KUSA – As soon as Don Sather saw the flames, he thought the worst. No one was going to survive the Flight for Life helicopter crash he had just witnessed.

"There was immediate smoke, and then I saw the flames," Sather said.

It didn't make sense, he thought. Why was there such an intense fire?

He would go on to tell an investigator with the National Transportation Safety Board he estimated the helicopter that crashed in Frisco, Colorado, on July 3 was close to 30 feet in the air when it went down.

"My impression was the immediate impact would have been survivable with injury," Sather told 9Wants to Know.

It's still not clear what killed pilot Pat Mahany, but the fire Sather and so many others witnessed didn't start until after the helicopter hit the ground. Two others survived, but flight nurse Dave Repsher remains hospitalized with life-threatening burns.

Dispatch recordings and copies of 911 calls obtained by 9Wants to Know indicate the fire erupted quickly and proved difficult for firefighters to fight.

The NTSB will take months to conclude what downed the AS-350, but the post-crash fire has already led to renewed questions about the safety of the country's civilian helicopter fleet. The NTSB reports as many as 85 percent of the helicopters in the US built since 1994 do not have crash-resistant fuel systems.


Air Methods, the operator of the helicopter that crashed, has not indicated if the Flight-for-Life helicopter had any crash resistant fuel system on board, but a 9Wants to Know investigation highlights the fact that it wasn't required to have one even though the helicopter was less than a year old.

The AS-350, currently manufactured by Airbus, was certified to fly in 1977, and while the aircraft has undergone periodic upgrades since then, it's still not required by the FAA to have a crash resistant fuel system (CRFS) on board. That's because the requirement to use a CRFS on helicopters came in 1994, and all helicopters, regardless of age, certified before then are essentially exempt from the FAA's edict.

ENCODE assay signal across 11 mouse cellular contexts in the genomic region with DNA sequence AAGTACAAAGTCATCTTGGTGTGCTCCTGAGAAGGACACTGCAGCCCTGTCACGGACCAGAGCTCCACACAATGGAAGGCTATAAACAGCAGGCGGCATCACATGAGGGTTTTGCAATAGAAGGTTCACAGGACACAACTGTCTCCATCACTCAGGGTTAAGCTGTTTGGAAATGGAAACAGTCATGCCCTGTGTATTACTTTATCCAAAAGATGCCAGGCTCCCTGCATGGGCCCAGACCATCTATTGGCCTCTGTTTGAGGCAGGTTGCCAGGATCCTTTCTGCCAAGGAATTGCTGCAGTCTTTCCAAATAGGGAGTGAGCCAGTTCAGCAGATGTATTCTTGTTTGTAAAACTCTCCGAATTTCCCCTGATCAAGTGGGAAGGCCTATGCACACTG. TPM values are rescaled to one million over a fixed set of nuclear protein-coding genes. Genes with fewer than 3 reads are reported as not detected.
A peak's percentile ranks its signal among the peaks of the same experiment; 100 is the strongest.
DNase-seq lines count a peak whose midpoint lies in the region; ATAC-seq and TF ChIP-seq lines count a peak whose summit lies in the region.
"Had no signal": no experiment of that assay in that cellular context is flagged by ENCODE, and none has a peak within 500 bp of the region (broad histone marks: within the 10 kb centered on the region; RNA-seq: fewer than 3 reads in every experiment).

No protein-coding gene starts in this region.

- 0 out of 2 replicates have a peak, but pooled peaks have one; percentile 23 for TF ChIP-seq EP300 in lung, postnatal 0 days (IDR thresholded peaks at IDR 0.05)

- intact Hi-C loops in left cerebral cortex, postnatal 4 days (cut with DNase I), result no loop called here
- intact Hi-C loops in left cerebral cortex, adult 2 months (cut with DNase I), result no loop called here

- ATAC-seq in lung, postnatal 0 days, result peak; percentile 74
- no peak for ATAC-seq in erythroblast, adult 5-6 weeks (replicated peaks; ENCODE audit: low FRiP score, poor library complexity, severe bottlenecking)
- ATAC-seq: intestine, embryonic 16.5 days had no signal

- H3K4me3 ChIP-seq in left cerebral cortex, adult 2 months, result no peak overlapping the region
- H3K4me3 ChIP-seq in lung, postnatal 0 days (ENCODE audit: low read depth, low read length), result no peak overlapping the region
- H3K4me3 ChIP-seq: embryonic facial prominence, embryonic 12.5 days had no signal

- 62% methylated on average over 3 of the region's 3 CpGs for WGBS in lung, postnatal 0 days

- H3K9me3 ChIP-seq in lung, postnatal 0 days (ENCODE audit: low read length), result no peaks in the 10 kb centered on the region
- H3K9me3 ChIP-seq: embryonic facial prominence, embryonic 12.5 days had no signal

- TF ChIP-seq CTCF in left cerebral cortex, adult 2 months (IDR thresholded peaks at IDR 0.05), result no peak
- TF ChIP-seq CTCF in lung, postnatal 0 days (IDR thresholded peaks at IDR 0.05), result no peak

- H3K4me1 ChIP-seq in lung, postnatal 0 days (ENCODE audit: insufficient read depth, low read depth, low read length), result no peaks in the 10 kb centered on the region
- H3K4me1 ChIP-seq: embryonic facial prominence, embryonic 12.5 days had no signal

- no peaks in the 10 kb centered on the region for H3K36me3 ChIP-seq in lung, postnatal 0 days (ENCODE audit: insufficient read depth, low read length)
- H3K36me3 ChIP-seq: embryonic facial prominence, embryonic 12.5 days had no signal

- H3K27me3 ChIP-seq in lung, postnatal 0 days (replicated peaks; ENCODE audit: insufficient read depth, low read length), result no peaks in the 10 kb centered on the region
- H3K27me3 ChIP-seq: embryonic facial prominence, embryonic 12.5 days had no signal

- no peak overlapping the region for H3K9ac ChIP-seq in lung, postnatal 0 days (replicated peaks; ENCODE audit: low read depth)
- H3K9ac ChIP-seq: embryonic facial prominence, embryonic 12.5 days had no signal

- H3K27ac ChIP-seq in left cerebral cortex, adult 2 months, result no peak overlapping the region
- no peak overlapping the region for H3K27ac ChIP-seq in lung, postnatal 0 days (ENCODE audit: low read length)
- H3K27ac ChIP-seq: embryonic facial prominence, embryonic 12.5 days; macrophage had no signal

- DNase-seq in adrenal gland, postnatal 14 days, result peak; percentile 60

Texas attorney Ladd Sanger has made a living being the proverbial thorn in the side of aircraft manufacturers and operators. He has investigated crashes of the AS-350 in Oklahoma City, Seattle and Tucson as of late and has concluded Airbus needs to do more to protect the fuel system from leakage after a survivable crash.

He calls the Frisco crash a perfect example of why he believes that to be the case.

"It's exactly what I've been telling the manufacturer, Airbus Helicopters, for several years. They have a problem with their helicopter, and they need to fix this problem," he said.

Airbus issued a statement to 9Wants to Know that read, "Everyone at Airbus Helicopters is extremely saddened by this accident and our thoughts are with the victims and their families… Please note that the AS350 B3e meets all the applicable certification standards. In order to improve safety beyond the requirements applicable to this aircraft, Airbus Helicopters has developed a crash resistant fuel system which brings the safety level for transported passengers to the latest standards."

When asked to elaborate on what, if any, CRFS was installed in the helicopter that crashed in Frisco, a spokesperson for Airbus said, "Under the circumstances, we feel it is inappropriate, and perhaps even impermissible, to discuss issues that may be related to the investigation."


There have been issues related to the CRFS question in other helicopters as well.

In 2014, for example, a Bell 206L1+ EMS helicopter crashed while on approach to a hospital helipad in Wichita Falls, Texas. Two people, a flight nurse and a paramedic, died from their injuries, which "included thermal injuries," according to a NTSB report.

"The helicopter was manufactured in 1981 and did not have a crash-resistant fuel system," reported the NTSB. "The circumstances of the accident illustrate that the impact forces alone during certain helicopter accidents are survivable if a post-crash fire can be prevented or its severity reduced."

Former NTSB investigator Greg Feith said all civilian helicopters can be vulnerable to post-crash fires simply because of the location of the fuel tanks.

"Because of the positioning of the tanks – being above the occupiable space – when the aircraft hits the ground the tank can breach, and all that fuel pools in the lowest area," Feith said.

A report done by our partners at USA Today in 2014 showed at least 79 people have died from post-crash fires following low-impact crashes since 1992.

On Friday, NTSB Chairman Christopher Hart wrote the head of the FAA asking the FAA to consider requiring helicopter manufacturers to install crash resistant fuel systems on all helicopters built from now on.

"The NTSB is vitally interested in this recommendation because it is designed to prevent accidents and save lives," wrote Hart.

He said the NTSB has investigated 135 post-crash fires in helicopters between 1994 and 2013. Only three of those crashes involved helicopters that had been equipped with a CRFS.

EDITORS NOTE: KUSA-TV/9News currently leases an AS-350 helicopter in its daily newsgathering operations. The company that owns and operates Sky 9 says the fuel system employed in the AS-350 is similar to the fuel system used in the Airbus/Eurocopter AS-350 fleet.

(© 2015 KUSA)